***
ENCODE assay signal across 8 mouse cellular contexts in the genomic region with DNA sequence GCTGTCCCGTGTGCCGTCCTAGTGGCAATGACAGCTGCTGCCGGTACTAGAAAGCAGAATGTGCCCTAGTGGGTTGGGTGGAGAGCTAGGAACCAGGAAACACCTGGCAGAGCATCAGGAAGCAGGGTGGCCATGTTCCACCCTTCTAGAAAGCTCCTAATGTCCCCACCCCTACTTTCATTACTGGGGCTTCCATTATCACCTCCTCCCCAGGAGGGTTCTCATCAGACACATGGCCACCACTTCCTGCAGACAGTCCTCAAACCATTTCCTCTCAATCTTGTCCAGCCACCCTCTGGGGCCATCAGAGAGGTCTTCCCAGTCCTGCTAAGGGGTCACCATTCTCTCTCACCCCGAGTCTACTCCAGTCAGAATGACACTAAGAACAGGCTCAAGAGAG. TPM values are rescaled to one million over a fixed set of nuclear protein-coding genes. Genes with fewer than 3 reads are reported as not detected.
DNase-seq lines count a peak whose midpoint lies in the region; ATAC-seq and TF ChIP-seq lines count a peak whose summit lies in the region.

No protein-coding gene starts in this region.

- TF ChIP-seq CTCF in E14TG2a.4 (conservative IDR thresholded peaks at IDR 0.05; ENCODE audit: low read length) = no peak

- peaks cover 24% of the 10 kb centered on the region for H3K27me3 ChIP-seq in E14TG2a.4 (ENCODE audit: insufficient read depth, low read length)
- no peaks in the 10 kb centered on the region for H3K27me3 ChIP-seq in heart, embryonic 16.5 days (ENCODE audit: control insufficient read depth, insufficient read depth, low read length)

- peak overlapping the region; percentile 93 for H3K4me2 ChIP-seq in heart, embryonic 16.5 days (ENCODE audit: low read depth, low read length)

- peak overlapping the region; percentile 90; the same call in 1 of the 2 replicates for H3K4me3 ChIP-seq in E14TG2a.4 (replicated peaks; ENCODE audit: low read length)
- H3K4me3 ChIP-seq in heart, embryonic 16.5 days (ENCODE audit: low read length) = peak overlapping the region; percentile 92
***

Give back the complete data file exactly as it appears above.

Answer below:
ENCODE assay signal across 8 mouse cellular contexts in the genomic region with DNA sequence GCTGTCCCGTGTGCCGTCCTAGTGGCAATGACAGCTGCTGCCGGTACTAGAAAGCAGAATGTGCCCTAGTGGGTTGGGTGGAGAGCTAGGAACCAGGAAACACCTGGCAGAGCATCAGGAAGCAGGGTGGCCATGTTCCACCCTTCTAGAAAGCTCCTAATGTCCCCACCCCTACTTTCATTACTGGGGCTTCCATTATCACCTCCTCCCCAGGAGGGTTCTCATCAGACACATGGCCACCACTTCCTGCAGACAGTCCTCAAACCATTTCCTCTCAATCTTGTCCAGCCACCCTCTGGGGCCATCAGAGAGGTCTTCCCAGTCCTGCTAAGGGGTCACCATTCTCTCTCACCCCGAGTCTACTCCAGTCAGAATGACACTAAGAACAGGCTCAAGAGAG. TPM values are rescaled to one million over a fixed set of nuclear protein-coding genes. Genes with fewer than 3 reads are reported as not detected.
DNase-seq lines count a peak whose midpoint lies in the region; ATAC-seq and TF ChIP-seq lines count a peak whose summit lies in the region.

No protein-coding gene starts in this region.

- TF ChIP-seq CTCF in E14TG2a.4 (conservative IDR thresholded peaks at IDR 0.05; ENCODE audit: low read length) = no peak

- peaks cover 24% of the 10 kb centered on the region for H3K27me3 ChIP-seq in E14TG2a.4 (ENCODE audit: insufficient read depth, low read length)
- no peaks in the 10 kb centered on the region for H3K27me3 ChIP-seq in heart, embryonic 16.5 days (ENCODE audit: control insufficient read depth, insufficient read depth, low read length)

- peak overlapping the region; percentile 93 for H3K4me2 ChIP-seq in heart, embryonic 16.5 days (ENCODE audit: low read depth, low read length)

- peak overlapping the region; percentile 90; the same call in 1 of the 2 replicates for H3K4me3 ChIP-seq in E14TG2a.4 (replicated peaks; ENCODE audit: low read length)
- H3K4me3 ChIP-seq in heart, embryonic 16.5 days (ENCODE audit: low read length) = peak overlapping the region; percentile 92